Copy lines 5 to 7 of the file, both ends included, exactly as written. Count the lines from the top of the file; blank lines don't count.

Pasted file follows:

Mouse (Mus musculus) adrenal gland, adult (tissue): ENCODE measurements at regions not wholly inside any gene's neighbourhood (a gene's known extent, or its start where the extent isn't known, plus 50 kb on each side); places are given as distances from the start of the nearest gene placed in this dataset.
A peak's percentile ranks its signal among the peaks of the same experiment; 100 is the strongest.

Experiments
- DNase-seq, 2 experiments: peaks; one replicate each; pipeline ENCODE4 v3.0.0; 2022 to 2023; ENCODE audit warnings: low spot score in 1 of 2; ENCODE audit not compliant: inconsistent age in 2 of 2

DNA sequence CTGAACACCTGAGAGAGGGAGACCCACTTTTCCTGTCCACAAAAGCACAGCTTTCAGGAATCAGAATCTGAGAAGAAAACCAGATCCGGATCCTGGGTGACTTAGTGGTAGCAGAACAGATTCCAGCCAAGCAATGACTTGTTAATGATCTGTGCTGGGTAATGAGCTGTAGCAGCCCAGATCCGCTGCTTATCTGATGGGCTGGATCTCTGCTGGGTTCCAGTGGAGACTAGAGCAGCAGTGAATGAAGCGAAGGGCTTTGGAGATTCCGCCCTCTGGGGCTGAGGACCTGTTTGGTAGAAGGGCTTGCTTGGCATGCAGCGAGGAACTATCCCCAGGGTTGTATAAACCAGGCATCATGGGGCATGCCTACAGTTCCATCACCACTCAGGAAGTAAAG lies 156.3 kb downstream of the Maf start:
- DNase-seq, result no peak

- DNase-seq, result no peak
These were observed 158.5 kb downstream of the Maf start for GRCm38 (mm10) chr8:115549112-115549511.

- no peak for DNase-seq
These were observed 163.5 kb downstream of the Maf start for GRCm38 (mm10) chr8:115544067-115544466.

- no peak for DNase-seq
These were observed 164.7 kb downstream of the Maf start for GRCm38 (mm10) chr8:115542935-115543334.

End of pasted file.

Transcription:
DNA sequence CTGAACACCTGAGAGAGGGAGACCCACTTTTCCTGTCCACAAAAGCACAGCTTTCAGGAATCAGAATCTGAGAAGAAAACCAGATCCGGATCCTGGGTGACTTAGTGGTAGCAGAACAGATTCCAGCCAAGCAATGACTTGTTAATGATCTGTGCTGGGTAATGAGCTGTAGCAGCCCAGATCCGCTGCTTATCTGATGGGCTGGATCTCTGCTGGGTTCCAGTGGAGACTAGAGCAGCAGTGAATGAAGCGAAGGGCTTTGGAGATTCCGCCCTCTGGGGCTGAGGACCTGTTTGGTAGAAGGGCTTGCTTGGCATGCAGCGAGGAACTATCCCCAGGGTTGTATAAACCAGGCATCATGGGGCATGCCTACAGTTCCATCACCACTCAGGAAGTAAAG lies 156.3 kb downstream of the Maf start:
- DNase-seq, result no peak

- DNase-seq, result no peak